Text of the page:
14 APRIL 1855, Page 8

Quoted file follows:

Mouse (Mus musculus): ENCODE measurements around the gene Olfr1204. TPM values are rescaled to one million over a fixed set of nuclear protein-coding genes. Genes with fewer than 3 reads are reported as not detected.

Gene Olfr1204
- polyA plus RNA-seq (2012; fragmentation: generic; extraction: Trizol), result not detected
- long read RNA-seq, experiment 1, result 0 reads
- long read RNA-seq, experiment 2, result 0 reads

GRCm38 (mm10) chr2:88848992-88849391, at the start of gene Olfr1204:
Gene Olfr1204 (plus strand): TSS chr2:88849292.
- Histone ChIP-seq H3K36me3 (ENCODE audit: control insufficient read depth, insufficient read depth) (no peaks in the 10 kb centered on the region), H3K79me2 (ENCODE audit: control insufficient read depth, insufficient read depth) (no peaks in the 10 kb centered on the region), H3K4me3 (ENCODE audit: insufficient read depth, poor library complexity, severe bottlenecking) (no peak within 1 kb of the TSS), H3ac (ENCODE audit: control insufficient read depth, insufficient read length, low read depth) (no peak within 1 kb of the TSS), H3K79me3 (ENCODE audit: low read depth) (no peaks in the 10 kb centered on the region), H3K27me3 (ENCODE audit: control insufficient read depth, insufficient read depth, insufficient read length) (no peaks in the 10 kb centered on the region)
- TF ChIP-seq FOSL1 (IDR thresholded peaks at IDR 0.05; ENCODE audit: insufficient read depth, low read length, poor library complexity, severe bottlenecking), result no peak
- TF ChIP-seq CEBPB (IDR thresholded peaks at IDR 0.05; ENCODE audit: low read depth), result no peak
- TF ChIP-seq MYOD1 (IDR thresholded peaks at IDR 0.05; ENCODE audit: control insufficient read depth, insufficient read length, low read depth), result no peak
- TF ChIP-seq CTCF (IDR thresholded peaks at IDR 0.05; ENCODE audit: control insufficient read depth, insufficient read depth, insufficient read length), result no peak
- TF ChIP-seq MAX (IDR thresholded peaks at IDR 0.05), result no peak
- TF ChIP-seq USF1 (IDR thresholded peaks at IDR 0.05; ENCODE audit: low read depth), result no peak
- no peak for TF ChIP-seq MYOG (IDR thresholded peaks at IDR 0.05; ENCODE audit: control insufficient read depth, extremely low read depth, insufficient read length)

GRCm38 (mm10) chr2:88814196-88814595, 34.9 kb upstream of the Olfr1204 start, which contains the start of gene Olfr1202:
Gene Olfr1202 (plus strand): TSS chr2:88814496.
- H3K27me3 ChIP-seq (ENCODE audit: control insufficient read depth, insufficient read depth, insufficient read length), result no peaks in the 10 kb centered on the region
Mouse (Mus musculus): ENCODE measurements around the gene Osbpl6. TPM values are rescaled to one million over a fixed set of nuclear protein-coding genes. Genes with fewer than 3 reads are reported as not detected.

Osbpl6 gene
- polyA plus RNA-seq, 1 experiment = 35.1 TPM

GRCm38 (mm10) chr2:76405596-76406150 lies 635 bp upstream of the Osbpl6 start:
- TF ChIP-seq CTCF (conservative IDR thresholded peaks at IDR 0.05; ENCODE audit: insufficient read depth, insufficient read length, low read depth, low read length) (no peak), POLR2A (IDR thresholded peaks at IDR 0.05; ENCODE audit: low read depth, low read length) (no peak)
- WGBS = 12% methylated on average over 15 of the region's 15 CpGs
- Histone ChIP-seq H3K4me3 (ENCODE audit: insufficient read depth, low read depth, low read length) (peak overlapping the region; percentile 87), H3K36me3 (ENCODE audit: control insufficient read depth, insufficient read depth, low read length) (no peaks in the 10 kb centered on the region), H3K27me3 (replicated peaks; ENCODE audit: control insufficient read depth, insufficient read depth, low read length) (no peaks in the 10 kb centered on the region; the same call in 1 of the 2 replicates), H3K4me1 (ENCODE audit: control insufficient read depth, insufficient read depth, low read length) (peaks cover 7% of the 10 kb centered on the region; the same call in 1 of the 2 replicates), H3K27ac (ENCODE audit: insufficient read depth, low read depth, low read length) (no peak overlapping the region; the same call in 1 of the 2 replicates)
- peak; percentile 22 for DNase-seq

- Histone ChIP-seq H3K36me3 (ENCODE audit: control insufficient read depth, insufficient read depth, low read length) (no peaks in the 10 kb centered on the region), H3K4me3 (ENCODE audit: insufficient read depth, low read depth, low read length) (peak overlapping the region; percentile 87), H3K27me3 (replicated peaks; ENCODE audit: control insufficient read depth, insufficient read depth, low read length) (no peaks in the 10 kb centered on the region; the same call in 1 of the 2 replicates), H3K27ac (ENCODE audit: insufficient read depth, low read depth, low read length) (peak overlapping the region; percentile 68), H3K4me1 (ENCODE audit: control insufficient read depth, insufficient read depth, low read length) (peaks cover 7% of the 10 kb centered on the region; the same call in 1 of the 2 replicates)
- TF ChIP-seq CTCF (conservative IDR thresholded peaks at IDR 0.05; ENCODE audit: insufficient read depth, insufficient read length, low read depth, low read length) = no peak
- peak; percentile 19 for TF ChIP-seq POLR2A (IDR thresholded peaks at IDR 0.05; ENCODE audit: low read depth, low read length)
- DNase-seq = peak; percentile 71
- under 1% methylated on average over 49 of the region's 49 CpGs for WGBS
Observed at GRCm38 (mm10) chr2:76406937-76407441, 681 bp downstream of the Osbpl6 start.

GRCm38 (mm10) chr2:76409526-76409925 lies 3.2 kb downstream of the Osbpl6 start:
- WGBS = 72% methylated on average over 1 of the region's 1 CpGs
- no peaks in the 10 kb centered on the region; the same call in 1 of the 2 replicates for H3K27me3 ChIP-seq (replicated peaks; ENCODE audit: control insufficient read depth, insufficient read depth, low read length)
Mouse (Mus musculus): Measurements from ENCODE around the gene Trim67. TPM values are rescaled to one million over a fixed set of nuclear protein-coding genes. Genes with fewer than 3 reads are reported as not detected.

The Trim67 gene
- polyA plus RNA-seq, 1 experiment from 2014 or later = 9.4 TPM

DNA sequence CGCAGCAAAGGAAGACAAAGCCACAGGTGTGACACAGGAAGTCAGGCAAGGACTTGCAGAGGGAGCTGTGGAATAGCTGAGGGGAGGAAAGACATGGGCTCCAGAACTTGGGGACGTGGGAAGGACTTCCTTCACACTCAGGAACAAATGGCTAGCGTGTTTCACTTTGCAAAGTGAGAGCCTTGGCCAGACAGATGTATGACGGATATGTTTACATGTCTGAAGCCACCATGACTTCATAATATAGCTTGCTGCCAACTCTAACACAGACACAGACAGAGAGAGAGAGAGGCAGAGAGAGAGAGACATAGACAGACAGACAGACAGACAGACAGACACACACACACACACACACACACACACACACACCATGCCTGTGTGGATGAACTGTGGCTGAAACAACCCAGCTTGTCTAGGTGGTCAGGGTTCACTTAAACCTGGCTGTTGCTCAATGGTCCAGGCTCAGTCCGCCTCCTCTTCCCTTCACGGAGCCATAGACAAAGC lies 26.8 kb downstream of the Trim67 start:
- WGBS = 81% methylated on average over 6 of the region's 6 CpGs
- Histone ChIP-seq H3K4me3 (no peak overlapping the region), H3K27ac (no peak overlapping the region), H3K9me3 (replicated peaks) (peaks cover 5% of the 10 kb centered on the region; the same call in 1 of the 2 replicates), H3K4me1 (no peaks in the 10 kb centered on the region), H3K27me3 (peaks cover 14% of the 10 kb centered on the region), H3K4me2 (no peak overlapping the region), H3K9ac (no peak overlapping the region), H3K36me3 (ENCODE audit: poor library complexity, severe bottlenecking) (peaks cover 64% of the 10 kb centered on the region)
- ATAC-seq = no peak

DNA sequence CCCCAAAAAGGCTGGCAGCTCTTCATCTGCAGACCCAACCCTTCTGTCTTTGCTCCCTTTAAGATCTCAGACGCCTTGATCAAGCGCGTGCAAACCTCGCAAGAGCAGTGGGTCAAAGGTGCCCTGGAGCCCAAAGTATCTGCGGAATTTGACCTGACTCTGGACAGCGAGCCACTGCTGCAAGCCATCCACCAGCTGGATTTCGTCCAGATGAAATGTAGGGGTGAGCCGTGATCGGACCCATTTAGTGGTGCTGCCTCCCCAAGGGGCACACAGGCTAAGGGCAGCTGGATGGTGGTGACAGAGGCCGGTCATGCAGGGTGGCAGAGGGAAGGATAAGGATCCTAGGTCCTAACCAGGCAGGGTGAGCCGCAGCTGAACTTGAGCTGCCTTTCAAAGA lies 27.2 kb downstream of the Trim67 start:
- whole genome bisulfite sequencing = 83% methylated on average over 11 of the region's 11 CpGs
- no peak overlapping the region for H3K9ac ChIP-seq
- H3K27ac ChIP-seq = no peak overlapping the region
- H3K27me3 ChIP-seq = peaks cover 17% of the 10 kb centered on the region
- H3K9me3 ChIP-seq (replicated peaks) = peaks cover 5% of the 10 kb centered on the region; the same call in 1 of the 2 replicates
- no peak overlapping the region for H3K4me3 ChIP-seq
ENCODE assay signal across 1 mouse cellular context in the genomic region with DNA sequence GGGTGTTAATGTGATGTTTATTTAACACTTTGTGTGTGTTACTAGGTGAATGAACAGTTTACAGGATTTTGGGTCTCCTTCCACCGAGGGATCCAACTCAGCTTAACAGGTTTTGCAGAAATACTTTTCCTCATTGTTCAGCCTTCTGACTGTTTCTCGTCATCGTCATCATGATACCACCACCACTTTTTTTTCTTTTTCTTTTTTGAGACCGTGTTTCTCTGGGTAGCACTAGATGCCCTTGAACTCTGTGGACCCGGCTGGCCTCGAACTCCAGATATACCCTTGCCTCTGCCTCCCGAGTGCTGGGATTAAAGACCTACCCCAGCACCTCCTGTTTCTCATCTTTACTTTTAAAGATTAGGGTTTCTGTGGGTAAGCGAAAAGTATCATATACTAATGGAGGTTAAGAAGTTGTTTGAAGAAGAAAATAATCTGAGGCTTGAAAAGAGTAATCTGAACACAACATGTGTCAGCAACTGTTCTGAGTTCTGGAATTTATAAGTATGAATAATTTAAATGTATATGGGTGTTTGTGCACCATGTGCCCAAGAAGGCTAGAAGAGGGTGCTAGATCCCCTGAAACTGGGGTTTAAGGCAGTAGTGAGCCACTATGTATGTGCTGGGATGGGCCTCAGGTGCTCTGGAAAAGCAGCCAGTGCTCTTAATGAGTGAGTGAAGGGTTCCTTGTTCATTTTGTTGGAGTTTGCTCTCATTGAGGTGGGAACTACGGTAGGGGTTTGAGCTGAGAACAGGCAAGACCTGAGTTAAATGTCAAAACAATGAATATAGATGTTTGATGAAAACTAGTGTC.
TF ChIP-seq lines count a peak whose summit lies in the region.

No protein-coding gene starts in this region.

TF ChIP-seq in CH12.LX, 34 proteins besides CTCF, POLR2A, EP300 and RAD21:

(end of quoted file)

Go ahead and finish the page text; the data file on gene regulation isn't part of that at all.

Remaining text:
The announcement of a Government Loan, made yesterday by the Chancellor of the Exchequer, has taken no one by surprise ; it has only satisfied the expectation and hopes of "the City," and the opinion of the majority throughout all classes of the country. Nothing has been stated as to the amount, or the mode of raising the loan. The fact itself is received as a proof that Ministers are preparing to go on with the war if necessary. The use of the word " contract" in the letter of Sir Come- wall Lewis to the Governor and Deputy of the Bank of England is taken to show that the loan will be sought in the usual way, from great capital- ists, who will be allowed a margin of profit out of the capital. The experience of immense success attending the open and national subscrip- tions of France and Austria is not attempted in this country, yet. Whether it is that the money is wanted in too great haste, or that the present Government will not risk offending " the City," such unques- tionably is a natural though possibly an overdrawn inference from the invitation to a conference between the Finance Ministers and the Money magnates. It is also, but too hastily, inferred that present advantage will induce Ministers to continue dealing in perpetual annuities, where terminable annuities are now admitted to be so much honester a form of loan. The advantage may be 1 or 2 per cent at the moment, in favour of perpetual securities ; an advantage raised " without expense to the country "—now. But there is a time when the terminable annuity is cancelled " without expense to the country" ' • and the present saving of 1 or 2 per cent is the unjust advantage which we take at the cost of an. immensely overbalanced charge to a not distant posterity.